RSA’s CSO: Security should be adaptive and flex with the user
Risk can be measured and put to the test: this much is acceptable; that much is too much.
It all depends on what the organization is willing to accept and the role of the security professional is to provide the necessary guidance.
There was a time when security was more binary with yes or no answers. Talking to Shawn Edwards, it’s clear that the perception of risk and the resulting conversations with the C-suite have shifted over the years, leading to a different relationship between the security department and the rest of the business.
Edwards is vice-president and chief security officer at RSA, a cybersecurity and risk management solutions division of Dell Technologies. His responsibilities include RSA and security aspects of Dell’s other businesses as well.
Edwards has some interface with the physical side of security at RSA, but largely through Dell’s physical security program, which provides the entire organization with guards, travel advisories, etc.
“They cover all those elements for me, so it’s almost like a managed security service, but within the Dell family,” he explains.
Prior to joining Dell, he was at Visa for seven years, where he led their cyber defence program.
Risk and culture
In today’s security culture, physical and digital risk share a similar approach “in the sense that there’s a risk assessment, a risk evaluation and then there’s a risk appetite evaluation,” says Edwards.
“Physical risk would be a good example where there’s very low risk appetite, whereas perhaps with operational risk or business risk, you have to be a little bit innovative, therefore you’re willing to accept a little more risk. Where that delta is between what level you’re willing to accept and where your maturity level is today kind of dictates risk mitigation.”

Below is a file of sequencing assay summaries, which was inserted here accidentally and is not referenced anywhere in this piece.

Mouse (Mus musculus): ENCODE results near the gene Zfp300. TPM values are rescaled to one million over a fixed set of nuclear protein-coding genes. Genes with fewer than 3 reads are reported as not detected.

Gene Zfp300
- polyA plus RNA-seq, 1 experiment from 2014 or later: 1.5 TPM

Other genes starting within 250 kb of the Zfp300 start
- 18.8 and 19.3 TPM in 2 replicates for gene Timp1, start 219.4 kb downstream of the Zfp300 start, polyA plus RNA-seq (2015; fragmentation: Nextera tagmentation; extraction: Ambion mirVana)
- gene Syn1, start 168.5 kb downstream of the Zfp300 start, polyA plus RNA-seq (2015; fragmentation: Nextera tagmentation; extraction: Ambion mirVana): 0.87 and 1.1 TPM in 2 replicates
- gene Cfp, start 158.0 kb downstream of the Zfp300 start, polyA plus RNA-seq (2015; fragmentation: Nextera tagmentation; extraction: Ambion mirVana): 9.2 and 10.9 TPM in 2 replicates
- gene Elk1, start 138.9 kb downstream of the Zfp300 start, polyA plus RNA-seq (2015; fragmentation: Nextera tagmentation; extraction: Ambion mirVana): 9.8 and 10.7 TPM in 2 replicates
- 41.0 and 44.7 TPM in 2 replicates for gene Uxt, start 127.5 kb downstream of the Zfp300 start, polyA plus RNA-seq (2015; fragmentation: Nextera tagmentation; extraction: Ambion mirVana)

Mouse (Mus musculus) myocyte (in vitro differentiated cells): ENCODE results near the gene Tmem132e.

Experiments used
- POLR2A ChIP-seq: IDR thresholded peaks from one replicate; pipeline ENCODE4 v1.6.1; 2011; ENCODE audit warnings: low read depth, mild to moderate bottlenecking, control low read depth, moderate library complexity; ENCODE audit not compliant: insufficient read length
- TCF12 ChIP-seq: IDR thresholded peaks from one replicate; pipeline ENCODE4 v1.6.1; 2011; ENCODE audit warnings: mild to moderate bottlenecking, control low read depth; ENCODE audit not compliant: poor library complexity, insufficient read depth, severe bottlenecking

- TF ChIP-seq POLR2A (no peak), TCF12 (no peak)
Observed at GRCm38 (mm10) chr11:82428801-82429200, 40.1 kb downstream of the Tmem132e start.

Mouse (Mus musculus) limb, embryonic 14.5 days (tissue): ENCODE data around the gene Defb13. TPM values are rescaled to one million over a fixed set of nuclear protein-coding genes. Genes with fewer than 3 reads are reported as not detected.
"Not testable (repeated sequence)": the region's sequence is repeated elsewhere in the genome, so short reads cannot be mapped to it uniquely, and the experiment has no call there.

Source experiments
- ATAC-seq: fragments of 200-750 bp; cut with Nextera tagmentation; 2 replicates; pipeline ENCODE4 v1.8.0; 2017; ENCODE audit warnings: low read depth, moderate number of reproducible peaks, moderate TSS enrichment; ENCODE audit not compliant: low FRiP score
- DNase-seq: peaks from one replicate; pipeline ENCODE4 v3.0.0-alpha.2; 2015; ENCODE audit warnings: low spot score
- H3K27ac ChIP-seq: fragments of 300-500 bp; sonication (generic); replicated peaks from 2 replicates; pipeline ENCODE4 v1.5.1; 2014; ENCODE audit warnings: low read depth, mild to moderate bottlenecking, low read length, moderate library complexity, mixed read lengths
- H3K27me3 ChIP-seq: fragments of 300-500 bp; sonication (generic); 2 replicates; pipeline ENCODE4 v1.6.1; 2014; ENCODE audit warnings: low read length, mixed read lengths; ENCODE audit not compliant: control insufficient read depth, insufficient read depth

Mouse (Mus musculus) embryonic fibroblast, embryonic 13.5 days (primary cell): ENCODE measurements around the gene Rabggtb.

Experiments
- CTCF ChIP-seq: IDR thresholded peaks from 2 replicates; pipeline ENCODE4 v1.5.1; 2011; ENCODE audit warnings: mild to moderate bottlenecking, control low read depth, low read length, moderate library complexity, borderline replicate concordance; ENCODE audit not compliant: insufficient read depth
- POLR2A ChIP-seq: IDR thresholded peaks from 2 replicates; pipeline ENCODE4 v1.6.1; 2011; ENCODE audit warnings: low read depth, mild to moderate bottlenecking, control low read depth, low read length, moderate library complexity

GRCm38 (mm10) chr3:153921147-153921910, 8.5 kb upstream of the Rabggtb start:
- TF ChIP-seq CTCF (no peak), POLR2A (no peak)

For RSA, the concept of “digital risk management” is a big one. Edwards describes it as an “amplification” of risk. Given the speed of business and the rapid progress of digital technology, risk models need to keep pace with that velocity. It’s changed the conversation between security and business-focused aspects of the organization and created a new dynamic, he argues.
Edwards attends weekly leadership meetings that include RSA’s senior management. Not every conversation may pertain to security, “but the interesting thing is, I’m at that table and I’m having that conversation.”
If, for example the organization wants to move a product to the cloud, “right away, I know that’s happening and I can start educating them on the risks… Having that conversation early and often is really going to help solve a lot of problems.”
At RSA, the concept of “adaptive authentication” speaks to the idea that security can be both flexible and smart.
Edwards says the weakest points of a network tends to be the end points, i.e. people connected to the network via laptops or other devices.
“In my opinion, the greatest value and the greatest risk comes from where the human meets technology,” he says. With that understanding, security can adapt to human behaviour — people typically being creatures of habit.
“At RSA, we have a product called NetWitness. [It has] this capability called user and entity behaviour analytics,” says Edwards. “What that means is it understands that the person at the laptop always operates like this. They always come from this location or these locations. It understands behaviour — up at eight, ends at five. If all of a sudden at two o’clock in the morning from Uzbekistan they see a login, that’s an anomaly.”
Authentication and security should be smart enough to flag unusual behaviour, as well as recognize that people, while often predictable in their work and network access habits, do not all view security the same way. The easier you make security for the end user, says Edwards, the more likely you are to win their acceptance.
“If I have to type in my PIN, I’m OK with that,” he says by way of example. “But if I can do the facial recognition instead, that’s easier. I do want that frictionless experience as well, but I still want the security. I’m willing to sacrifice certain things — maybe my thumbprint or my face — in order to actually gain that frictionless experience. Some people may not…. Authentication has to flex with the people that are using it.”